Welcome to the Supreme Court of Westeros! Every week, three pressing questions from the community will be answered by the esteemed judges Stefan (from your very own Nerdstream Era) and Amin (from A Podcast of Ice and Fire). The rules are simple: we take three questions, and one of us writes a measured analysis. The other one writes a shorter opinion, either concurring or dissenting. The catch is that every week a third judge from the fandom will join us and also write a dissenting or concurring opinion. So if you think you're up to the task - write us an email to email@example.com, leave a comment in the post, ask in the APOIAF-forum or contact Amin at his tumblr. Discussion is by no means limited to the court itself, though - feel free to discuss our rulings in the commentary section and ask your own questions through the channels above.
One word on spoilers: we assume that you read all the books, including the Hedge Knight short stories, and watched the current TV episodes. We don't include the spoiler chapters from various sources in the discussion, with the notable exception of Theon I, which was supposed to be in "A Dance with Dragons" anyway.
And now, up to ruling 25 of the Supreme Court of Westeros! Our guest judge this week is Duncan (aka Valkyrist), a curator and host for the “Vassals of Kingsgrave” podcast. He lives in Australia, and is currently reviewing episodes of Game of Thrones' fourth season with fellow book-readers at VOKpodcast.com. You can also follow him on Twitter @Valkyrist.
Why did Rhaegar fight Robert? At first, it doesn't even appear to be a question. Robert was at war with his house. He was an evil rapist....But we later learn that he wasn't even martial guy at first. He loved music. He certainly wasn't high in his father's graces. Might have even been plotting against him with a great council/southron ambitions scheme. So why lead a big army, cause a lot of death on both sides, then ride his horse into the Trident against a guy who was fighting him under false pretenses (kidnap and rape) and guaranteed to cave his chest in with that giant hammer? From what we now know about who Rhaegar really was, that's far from his style. So, why?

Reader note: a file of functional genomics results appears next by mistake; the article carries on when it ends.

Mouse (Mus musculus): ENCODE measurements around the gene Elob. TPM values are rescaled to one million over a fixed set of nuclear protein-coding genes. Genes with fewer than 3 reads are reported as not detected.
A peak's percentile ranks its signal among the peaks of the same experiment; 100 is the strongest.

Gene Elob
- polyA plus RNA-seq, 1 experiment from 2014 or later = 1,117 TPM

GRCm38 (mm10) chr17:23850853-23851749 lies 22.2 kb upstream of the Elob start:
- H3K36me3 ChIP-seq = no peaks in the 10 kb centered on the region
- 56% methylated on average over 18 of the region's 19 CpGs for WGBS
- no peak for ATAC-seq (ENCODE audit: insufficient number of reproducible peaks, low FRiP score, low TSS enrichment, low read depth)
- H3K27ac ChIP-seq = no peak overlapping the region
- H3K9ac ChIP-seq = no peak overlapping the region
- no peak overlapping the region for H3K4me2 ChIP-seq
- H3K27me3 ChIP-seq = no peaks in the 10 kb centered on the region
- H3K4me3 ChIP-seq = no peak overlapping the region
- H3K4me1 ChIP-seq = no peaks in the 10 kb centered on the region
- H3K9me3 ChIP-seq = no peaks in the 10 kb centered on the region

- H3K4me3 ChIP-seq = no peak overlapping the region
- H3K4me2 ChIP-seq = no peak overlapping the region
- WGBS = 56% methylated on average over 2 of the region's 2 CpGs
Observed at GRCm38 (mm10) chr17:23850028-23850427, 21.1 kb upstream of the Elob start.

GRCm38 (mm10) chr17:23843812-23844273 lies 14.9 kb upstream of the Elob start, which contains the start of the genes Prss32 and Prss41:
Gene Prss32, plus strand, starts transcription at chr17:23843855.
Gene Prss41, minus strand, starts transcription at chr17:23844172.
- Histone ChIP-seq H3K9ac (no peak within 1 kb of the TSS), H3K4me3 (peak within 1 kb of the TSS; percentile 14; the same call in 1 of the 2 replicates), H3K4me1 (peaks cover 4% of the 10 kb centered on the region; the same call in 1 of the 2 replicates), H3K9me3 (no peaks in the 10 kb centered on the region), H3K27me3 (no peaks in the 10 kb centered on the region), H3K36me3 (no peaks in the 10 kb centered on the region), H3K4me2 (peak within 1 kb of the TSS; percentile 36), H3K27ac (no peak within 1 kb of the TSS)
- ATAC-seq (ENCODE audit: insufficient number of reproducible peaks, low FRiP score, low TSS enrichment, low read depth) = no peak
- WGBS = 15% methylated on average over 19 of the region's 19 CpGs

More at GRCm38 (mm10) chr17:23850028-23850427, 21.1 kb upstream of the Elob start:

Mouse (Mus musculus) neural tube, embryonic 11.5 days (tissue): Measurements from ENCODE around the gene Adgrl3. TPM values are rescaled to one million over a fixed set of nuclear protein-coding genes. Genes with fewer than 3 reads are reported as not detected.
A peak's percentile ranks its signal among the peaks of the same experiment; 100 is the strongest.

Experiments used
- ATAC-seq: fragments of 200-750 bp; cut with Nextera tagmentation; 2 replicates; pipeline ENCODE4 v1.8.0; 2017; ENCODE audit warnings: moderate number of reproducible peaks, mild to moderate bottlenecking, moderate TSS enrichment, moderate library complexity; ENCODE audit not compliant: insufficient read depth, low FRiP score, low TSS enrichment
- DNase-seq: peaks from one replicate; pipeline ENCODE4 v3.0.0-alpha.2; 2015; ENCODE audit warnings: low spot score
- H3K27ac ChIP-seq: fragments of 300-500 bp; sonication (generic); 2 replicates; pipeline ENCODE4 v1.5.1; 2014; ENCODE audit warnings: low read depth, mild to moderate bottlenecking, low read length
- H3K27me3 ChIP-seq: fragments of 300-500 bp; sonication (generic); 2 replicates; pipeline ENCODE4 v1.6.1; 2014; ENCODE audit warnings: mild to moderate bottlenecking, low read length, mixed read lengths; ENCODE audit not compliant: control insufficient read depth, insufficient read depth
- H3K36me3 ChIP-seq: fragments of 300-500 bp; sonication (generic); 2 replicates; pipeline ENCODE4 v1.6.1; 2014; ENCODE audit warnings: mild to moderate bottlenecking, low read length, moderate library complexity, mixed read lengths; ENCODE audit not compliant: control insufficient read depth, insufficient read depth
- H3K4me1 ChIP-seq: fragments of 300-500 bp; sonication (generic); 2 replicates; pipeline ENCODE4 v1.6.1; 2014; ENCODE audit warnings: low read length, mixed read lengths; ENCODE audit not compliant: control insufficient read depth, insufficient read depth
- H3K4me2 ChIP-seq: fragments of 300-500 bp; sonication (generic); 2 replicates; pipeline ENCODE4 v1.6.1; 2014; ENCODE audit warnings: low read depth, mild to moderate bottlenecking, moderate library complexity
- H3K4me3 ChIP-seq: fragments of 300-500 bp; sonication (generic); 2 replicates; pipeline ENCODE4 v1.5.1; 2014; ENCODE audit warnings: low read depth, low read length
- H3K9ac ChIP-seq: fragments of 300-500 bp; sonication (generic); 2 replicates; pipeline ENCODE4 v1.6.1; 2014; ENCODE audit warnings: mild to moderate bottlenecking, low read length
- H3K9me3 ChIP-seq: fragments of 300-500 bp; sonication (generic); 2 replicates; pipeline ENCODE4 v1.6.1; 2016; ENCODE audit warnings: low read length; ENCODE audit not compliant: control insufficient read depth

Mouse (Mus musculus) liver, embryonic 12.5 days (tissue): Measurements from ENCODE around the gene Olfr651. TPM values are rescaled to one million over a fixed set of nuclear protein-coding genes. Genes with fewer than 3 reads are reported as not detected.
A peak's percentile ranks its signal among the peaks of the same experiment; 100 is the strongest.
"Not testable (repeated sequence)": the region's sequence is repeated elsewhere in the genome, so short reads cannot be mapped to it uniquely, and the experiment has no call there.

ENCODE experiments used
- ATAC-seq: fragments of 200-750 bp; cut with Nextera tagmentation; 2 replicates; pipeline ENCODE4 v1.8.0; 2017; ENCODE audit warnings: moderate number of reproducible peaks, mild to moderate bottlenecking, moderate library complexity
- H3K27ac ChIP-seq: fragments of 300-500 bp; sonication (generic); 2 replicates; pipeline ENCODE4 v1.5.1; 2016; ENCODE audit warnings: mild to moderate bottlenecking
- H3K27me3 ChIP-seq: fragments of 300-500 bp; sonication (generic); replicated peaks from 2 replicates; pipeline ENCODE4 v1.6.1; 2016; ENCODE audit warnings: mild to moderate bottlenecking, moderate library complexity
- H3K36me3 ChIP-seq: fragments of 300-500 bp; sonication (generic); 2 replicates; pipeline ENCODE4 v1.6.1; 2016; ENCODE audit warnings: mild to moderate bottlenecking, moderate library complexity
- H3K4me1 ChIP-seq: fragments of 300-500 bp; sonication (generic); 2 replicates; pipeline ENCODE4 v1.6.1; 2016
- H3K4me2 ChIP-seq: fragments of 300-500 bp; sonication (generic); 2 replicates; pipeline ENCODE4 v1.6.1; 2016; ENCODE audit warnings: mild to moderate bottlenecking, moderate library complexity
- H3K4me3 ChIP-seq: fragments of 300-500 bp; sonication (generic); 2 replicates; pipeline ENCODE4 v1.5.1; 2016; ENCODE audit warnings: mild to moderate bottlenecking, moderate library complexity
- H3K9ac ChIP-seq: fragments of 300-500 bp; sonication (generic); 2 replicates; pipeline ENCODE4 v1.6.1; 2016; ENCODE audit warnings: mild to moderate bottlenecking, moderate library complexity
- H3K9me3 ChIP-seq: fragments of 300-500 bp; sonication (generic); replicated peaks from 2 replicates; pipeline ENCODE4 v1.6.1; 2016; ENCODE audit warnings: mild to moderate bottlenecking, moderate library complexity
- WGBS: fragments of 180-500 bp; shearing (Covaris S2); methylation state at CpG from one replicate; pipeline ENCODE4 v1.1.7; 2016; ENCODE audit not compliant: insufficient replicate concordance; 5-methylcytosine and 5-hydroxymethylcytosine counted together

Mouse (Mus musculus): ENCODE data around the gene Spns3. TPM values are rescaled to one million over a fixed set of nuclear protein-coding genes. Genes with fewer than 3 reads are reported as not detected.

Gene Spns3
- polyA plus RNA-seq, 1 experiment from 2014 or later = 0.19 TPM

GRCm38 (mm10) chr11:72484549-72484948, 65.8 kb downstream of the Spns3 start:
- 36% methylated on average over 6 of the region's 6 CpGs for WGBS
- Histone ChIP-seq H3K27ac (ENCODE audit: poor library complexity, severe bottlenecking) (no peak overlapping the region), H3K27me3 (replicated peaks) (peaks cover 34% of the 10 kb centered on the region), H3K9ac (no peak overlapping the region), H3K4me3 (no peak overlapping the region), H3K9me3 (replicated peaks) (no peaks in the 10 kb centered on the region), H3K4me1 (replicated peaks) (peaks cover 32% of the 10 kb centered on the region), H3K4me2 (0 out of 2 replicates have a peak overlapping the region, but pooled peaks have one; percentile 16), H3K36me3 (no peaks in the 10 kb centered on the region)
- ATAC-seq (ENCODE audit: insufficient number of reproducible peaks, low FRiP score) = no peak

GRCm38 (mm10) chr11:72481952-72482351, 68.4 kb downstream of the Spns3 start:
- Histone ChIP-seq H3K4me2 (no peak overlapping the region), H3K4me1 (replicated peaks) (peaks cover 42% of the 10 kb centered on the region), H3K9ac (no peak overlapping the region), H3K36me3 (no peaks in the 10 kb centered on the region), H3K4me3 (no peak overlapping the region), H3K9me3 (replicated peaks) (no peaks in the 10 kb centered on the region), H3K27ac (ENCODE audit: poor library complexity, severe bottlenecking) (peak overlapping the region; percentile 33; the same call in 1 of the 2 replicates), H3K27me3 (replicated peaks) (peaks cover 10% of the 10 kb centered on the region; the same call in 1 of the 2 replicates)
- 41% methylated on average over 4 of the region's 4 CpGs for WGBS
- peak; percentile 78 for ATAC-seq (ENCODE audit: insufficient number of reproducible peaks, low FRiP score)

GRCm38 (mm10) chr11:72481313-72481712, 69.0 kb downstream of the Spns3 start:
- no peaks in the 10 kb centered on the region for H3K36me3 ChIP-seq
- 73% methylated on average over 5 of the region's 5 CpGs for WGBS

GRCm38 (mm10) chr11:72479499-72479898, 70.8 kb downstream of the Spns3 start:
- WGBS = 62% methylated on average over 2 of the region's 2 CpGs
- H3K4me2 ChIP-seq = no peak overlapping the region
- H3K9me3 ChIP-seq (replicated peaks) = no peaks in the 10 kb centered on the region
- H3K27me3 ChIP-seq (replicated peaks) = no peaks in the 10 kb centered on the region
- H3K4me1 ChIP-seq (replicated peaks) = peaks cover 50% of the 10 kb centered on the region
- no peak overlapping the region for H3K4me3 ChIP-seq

Main Opinion: Stefan
Why, because Robert was a rebel who had sworn to kill him, that's why. Oh, and said rebel also had the North, the Riverlands and the Vale with him, of which the North at least was led by a guy whose father and brother had been murdered. Open war isn't the best of times to clear up misunderstandings, and whether or not Rhaegar abducted Lyanna or not hardly mattered anymore. The Riverlands at least where in the fight for political gain, and there was no way that anyone would believe anything Aerys promised in the event of an armistice. Neither could Rhaegar dispose Aerys in the midst of a war without risking to break his own coalition. He had to fight it out, no matter what. And he was the crown prince, by the way, so taking down rebellions was very much his style.
Concurring Opinion: Amin
I concur: the situation had deteriorated and was not going be easily rectified outside of battle. If he had Lyanna with him, he might have been able to send peace feelers out to Ned, but with her at the Tower of Joy, it is unlikely that anyone would believe him that she was not abducted against her will. Even if he had her there with him, the situation would have remained very volatile. Rhaegar probably planned to win the battle and offer pardons to whoever survived it. I find Justice Duncan’s idea that Rhaegar had a mind to get rid of Robert to settle that betrothal issue interesting; I wouldn’t say it would be out of character, as all Martin’s characters have some flaws, Rhaegar among them. As for why he fought him one on one, the tide of battle drew them together (and Robert probably aimed straight for him). While not being an inherently martial person, Rhaegar was trained in both military combat and tactics, and he must have understood the demoralizing impact that fleeing from a challenge would have on his men. Rheagar was not ‘guaranteed’ to have his chest caved in and the fight could have easily gone the other way.